"Growing Unease for Some Blacks on Immigration" is the title of Rachel L. Swarns piece in this morning's New York Times. For those missing the point, let's stamp it with the real title, "No One's Buying Our Push for the Senate Bill, Let's Suddenly Focus on 'Some' African-Americans to Try to Sell Our Plan!"
That's right, African-Americans who are more likely to be a topic in the Times in a story about how they're really not present in NYC (comforting, if dubious, figures pushed by the paper) become big news when the Times wants to try one more time to push the "guest worker" enslavery that the Senate favors.
The topics been covered by independent media for some time. Tuesday, on Democracy Now!, Amy Goodman, Juan Gonzalez and a guest addressed it again. But the paper's desparate so they've got to try something, even if means bring people of color into the White Timid.
"Some" and "many" fluctuate in Swarns' 'reporting.' So much easier than offering actual figures.
Searching high and low (well, low), Swarns turns up a "branch president" of the NAACP in Des Moines who gives her the money quote she's been seeking. (Did Swarns have a cigarette after?)
Strange because Julian Bond, Jesse Jackson and Joseph E. Lowery aren't quoted in the first half of the article. (Well there's the Times beloved 'balance' at work again.)
Those critiquing the Times coverage (positive or negative) on this (or any) issue would do well to grasp the inverted pyramid model. The Times does. It's what allowed them to cheerlead a war.
So Swarns could respond, "I did include Jackson!" Yes, she did. And to the uninformed that might fly. To those aware of the structure, it doesn't cut it. She knows what a lede is, she knows what a hook is and she knows the inverted pyramid. Readers may not know it, but they grasp that the important information comes upfront. (Just as reporters grasp that not all readers will read from start to finish. See "Rudith Miller.")
Another way to read the article is that the Times grasps they can't get what they want directly so better to attempt encouraging tensions between two groups and hope they fight it out. (Call it Bully Boy's Iraq 'plan.')
For reality, Mia recommends James Petras' "The Rise of the Migrant Workers' Movement" (CounterPunch):
Between March 25 and May 1, 2006 close to 5 million migrant workers and their supporters marched through nearly 100 cities of the United States. This is the biggest and most sustained workers' demonstration in the history of the US. In all of its 50-year history, the US trade union confederation, the AFL-CIO has never been capable of mobilizing even a fraction of the workers convoked by the migrant workers' movement. The rise and growth of the movement is rooted in the historical experience of the migrant workers (overwhelmingly from Mexico, Central America and the Caribbean), the exploitative and racist experience they confront today in the US and the future in which they face imprisonment, expulsion and dispossession.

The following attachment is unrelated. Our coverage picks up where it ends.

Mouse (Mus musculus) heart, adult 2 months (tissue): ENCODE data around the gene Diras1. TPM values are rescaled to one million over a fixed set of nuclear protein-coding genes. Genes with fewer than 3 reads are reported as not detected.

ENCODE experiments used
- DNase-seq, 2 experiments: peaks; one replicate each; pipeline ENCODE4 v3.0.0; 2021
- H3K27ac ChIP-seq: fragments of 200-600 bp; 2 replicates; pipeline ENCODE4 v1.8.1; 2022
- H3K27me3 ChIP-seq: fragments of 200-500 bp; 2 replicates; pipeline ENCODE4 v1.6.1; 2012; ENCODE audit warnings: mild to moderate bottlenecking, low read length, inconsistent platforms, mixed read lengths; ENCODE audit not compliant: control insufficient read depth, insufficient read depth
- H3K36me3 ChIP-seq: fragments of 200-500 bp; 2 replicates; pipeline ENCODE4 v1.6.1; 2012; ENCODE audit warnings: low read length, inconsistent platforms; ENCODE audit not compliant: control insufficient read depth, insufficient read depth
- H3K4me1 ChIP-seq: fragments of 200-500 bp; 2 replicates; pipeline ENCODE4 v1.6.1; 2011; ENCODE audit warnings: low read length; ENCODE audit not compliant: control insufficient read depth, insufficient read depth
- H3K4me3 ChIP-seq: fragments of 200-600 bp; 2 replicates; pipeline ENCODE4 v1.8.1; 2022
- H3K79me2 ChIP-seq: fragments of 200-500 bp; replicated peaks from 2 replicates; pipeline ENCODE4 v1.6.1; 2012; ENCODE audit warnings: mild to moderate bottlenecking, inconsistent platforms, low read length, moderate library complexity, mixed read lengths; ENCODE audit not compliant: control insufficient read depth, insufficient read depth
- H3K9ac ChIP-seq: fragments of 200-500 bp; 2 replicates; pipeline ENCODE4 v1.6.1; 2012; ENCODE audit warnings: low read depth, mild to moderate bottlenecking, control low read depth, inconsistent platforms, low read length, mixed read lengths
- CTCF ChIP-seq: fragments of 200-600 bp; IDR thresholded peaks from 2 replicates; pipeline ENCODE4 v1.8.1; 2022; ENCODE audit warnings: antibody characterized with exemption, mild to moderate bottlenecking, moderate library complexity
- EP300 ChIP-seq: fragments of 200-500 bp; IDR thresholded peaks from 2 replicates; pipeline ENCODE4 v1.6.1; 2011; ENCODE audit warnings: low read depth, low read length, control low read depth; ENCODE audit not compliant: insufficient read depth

The migrant worker's movement is engaged in an independent political struggle, directed against local, state and particularly the national government. The movement's immediate objective is to defeat congressional legislation designed to criminalize employed migrant workers and a "compromise" designed to divide recently arrived workers from older workers. The key demand of the migrant workers is the legalization of all workers, new and old. The choice of direct action methods is a response to the ineffectiveness of the legalistic and lobbying activities of established middle-class controlled Latino organizations and the near-total failure of the labor confederation and its affiliates to organize migrant workers in trade unions or even build solidarity organizations.
To understand the dynamic growth of migrant labor movement in the US and its militancy, we need to analyze the structural changes of the 1980's and 1990's in Mexico and Central America.
On WBAI today, Rachel and Micah note the following programs (times given are Eastern):
10:00-11:00 am: First Voices Indigenous Radio
Tiokasin Ghosthorse and Mattie Harper cover issues of importance to Indigenous communities.
8:00-9:00 pm: Where We Live
Sally O'Brien and Rosa Clemente with issues related to political prisoners and police repression.
Rachel also notes that the main page of the WBAI site features a summary of the previous night's WBAI Evening News. (Remember that you can listen to WBAI, out of NYC, live at the site or you can listen to archived programs.)
Zach notes that on KPFA's The Morning Show (7:00 am Pacific), Daniel Ellsberg will be a guest this morning. I believe Michael Ratner of the Center for Constitutional Rights and, of course, WBAI's Law and Disorder, will also be a guest this morning (discussing Guantanamo). (Also, today's the day Andrea Lewis returns from vacation.)
Rushing, but please check out Mike's "Lynne Stewart hosts a film festival May 4th 7:00PM 40 E. 35th Street, NYC" (films show tonight in NYC), Rebecca's " goldie's (and marlene's) house party last weekend to end the war" (and we'll note some more community sites later today -- again, I'm rushing).
Remember to listen, watch or read Democracy Now! today.
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